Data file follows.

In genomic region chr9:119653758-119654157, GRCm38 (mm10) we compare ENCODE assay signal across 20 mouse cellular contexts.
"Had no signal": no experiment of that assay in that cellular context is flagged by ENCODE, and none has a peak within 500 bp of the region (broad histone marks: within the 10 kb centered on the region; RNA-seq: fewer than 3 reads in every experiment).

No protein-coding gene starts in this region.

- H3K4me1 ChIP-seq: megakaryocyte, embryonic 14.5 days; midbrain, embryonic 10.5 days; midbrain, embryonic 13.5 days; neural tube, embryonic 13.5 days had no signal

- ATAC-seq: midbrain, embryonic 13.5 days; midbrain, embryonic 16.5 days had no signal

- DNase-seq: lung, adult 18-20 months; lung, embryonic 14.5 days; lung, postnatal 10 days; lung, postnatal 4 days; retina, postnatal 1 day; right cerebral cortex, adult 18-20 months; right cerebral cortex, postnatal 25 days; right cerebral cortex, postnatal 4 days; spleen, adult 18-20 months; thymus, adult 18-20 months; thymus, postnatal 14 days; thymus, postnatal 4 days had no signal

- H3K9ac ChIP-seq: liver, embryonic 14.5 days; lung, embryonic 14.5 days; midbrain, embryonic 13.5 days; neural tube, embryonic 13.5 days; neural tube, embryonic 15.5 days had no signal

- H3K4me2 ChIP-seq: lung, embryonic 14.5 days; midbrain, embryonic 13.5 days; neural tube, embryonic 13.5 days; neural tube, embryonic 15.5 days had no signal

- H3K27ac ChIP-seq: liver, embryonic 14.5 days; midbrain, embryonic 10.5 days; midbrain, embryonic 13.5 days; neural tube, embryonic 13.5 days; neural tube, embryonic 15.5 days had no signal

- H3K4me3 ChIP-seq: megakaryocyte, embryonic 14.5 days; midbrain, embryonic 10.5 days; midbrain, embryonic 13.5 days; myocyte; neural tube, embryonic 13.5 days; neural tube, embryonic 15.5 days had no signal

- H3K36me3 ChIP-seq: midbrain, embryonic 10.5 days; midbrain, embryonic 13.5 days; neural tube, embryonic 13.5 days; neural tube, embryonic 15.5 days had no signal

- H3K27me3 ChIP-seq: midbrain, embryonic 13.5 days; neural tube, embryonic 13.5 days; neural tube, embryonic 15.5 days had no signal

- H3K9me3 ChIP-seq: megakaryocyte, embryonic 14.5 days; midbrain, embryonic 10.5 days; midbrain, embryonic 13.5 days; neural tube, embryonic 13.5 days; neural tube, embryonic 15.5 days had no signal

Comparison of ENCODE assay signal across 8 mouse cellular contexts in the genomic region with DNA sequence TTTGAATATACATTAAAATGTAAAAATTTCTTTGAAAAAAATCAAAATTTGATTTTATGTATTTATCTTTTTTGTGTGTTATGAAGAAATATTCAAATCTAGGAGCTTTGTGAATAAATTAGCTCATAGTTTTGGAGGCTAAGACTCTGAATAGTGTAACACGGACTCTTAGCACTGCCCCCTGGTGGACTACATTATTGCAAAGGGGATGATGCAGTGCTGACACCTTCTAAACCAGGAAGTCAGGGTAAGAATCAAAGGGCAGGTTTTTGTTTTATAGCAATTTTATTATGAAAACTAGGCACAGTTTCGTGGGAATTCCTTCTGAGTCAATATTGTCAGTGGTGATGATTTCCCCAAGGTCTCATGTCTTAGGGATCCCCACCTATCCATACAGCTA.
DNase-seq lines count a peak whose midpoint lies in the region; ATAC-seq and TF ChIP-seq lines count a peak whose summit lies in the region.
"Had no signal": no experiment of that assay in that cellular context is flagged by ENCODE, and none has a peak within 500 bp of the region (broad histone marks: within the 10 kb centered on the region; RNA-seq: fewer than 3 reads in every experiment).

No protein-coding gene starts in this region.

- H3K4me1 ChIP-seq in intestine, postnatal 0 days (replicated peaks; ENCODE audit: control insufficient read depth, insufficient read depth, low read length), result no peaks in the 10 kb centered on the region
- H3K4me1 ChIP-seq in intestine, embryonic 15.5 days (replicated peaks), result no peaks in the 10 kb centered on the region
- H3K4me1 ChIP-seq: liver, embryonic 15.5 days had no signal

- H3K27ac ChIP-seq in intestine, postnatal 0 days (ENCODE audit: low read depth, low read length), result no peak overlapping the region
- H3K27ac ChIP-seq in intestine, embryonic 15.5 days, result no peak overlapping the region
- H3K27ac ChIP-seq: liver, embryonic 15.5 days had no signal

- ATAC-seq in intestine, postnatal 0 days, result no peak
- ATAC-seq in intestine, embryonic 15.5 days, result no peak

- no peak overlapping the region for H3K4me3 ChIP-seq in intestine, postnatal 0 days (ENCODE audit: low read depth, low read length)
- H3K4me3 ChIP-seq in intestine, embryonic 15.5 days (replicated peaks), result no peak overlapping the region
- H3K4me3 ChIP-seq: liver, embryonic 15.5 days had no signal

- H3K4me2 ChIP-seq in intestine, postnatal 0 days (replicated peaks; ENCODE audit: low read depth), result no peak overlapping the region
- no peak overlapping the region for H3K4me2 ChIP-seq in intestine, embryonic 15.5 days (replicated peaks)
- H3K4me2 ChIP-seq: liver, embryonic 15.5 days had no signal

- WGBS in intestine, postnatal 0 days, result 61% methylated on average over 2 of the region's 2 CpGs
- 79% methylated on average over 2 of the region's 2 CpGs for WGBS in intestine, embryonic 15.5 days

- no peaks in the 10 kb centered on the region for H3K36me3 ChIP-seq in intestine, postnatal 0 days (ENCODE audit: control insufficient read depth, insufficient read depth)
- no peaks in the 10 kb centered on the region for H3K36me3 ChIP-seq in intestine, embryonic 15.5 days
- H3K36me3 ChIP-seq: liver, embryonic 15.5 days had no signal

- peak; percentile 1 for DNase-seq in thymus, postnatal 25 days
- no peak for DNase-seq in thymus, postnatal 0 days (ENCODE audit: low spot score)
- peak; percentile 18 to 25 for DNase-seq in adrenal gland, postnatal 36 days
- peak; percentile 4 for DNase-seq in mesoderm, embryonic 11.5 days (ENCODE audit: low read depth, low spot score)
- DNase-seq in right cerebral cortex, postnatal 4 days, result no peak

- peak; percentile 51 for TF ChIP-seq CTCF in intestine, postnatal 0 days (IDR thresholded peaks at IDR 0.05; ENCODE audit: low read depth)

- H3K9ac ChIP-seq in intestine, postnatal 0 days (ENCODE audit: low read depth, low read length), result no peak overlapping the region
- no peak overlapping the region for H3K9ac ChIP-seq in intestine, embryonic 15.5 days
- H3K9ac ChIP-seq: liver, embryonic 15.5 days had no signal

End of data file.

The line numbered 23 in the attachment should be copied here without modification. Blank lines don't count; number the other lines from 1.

- H3K27ac ChIP-seq: liver, embryonic 15.5 days had no signal